The current stereotypes of entrepreneurs usually are 70-80 hour weeks, cold pizza and Coke every day for meals, caffeine, no sleep, and the sacrifice of family, friends, and personal time in the name of business. I am disheartened when I speak with young people who are either a) scared to start a business because they think that’s what it takes, or b) are super pumped to start a business because that kind of lifestyle fires them up.
It is our responsibility, entrepreneurs or people interested in/work with entrepreneurs, to re-define what a successful and sustainable entrepreneurial lifestyle is. Both these aspects are important. You can be successful for 4 or 5 years but be burnt out afterwards.
The Power of Full Engagement has been a good resource for me in this area, with its emphasis on managing energy, not time. Here’s my partial list of components to a successful, sustainable lifestyle. (By the way, I often size people up based on their attention to these areas.)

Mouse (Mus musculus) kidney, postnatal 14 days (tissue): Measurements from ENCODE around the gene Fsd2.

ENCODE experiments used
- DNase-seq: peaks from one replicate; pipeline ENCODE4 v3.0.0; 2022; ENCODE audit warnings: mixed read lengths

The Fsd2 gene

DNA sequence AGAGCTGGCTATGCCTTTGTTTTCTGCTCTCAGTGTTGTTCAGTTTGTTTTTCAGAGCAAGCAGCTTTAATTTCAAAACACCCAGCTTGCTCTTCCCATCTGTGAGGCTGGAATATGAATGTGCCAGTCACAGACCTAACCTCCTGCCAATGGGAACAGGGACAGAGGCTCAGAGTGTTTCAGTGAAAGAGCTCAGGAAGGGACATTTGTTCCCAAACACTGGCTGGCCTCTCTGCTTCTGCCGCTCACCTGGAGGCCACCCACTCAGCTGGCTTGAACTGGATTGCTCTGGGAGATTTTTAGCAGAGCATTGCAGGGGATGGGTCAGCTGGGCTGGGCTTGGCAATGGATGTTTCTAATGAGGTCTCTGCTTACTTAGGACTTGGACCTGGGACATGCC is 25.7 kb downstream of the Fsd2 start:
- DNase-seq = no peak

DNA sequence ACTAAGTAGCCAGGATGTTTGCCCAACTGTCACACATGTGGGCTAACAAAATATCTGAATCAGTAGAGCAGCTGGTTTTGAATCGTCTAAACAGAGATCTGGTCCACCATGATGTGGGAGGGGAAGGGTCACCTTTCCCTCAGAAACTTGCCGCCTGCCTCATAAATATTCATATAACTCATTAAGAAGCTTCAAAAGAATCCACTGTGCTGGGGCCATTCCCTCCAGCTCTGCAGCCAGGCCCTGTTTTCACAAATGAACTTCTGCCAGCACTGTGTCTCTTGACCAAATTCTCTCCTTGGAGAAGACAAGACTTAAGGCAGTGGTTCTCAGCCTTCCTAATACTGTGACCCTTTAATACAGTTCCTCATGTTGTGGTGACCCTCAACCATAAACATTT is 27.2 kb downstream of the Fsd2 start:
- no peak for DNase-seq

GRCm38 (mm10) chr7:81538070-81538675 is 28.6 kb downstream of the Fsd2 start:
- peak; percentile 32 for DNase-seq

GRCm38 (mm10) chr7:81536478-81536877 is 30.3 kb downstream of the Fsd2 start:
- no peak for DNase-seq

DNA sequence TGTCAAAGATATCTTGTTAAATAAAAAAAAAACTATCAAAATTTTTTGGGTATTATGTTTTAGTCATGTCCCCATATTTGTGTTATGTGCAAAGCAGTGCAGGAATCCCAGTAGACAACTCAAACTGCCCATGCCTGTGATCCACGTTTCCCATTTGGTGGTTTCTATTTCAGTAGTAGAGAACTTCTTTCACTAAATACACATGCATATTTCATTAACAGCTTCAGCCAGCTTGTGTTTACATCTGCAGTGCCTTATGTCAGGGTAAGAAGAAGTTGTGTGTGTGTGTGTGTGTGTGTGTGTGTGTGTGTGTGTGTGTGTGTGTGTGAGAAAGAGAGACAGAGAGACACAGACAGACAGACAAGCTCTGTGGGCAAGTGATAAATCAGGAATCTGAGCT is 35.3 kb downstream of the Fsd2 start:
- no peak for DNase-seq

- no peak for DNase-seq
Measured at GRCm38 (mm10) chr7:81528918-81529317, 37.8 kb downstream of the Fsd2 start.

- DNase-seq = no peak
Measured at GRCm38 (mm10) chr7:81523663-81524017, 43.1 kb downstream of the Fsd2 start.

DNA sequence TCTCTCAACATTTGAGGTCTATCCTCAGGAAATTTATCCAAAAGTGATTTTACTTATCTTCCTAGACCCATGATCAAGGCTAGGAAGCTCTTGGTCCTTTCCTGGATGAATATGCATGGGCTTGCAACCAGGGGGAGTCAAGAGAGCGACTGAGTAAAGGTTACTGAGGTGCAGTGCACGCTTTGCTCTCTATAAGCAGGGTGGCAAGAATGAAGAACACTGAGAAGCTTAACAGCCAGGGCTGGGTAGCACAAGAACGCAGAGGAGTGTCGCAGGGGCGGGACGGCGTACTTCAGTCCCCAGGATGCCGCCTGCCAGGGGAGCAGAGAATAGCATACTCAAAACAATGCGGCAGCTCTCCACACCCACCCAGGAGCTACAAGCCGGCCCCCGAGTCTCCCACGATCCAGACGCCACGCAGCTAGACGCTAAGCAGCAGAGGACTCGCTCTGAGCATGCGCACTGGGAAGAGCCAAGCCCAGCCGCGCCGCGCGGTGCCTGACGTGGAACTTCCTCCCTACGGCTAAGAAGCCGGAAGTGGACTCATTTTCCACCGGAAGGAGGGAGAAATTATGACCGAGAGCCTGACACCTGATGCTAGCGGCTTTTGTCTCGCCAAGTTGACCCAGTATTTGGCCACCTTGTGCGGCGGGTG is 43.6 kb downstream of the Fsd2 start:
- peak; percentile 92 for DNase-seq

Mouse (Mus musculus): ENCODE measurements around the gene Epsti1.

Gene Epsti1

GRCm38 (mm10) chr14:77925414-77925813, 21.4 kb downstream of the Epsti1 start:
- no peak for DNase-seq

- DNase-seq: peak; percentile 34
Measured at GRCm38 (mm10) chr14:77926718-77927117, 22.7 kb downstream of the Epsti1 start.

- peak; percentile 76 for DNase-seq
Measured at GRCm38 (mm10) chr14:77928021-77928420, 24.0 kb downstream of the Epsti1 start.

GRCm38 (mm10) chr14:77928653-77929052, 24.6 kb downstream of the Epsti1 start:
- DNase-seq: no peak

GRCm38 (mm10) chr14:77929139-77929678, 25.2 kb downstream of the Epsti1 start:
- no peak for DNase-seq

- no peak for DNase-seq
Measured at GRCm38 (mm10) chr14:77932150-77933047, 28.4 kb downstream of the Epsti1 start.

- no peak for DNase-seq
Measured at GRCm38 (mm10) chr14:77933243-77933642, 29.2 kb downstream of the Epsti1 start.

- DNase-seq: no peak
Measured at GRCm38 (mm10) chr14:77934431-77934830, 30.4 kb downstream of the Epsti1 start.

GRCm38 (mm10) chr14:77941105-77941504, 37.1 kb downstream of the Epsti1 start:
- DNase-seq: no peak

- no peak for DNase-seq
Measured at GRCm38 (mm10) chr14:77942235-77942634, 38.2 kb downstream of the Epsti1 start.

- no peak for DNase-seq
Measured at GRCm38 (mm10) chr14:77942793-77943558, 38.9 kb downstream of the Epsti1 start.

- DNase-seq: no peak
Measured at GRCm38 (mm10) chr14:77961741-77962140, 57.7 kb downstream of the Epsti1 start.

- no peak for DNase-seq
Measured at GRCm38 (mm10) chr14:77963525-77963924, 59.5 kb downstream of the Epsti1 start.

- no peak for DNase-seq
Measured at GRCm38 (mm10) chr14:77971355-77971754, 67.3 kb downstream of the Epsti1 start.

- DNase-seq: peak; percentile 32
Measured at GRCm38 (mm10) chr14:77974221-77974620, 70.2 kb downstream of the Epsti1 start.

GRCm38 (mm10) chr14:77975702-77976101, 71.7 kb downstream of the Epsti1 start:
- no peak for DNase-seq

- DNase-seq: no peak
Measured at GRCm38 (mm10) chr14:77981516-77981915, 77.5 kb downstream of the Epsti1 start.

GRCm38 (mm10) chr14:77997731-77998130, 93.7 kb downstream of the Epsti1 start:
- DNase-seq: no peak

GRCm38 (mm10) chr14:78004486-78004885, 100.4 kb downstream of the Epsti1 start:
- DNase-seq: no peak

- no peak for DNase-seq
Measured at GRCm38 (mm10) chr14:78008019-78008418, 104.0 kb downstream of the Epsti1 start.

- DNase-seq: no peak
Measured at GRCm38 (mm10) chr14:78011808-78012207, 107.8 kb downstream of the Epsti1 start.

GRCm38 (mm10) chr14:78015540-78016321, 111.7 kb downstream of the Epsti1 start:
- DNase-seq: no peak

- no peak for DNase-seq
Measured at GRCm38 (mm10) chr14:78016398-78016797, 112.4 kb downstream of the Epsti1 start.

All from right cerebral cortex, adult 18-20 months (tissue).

1. Sleep – At least 7-8 hours a day. The most amazing thing I see on a regular basis is people who routinely ignore study after study which report that anything less than this and your decision making ability goes way down. Your alertness goes way down. Your retention of key information goes way down. If getting 4-5 of sleep a day is the norm for you, then you may say “I do fine on these hours.” My challenge to you: go three weeks with 7-8 hours a sleep a day and let me know if you feel a difference. You won’t know unless you try.
2. Nutrition – There’s nothing worse than running to a meeting feeling hungry, or worse yet, trying to catch a flight when you are starving and no time for dinner. Any entrepreneur who doesn’t travel with a healthy supply of Cliff Bars is nuts. Also, eating breakfast has been proven time after time to be essential to be able to give 100% all day long.
3. Exercise – I work out two hours a day, six days a week. I immediately feel the difference when I go a few days with no treadmill, basketball court, or weights. Many decently successful, moderately interesting entrepreneurs work long hours and swear they have no time to get to a gym. But the very best people in the business world I see always find time to get their one hour in. If they can find time for it, so can you.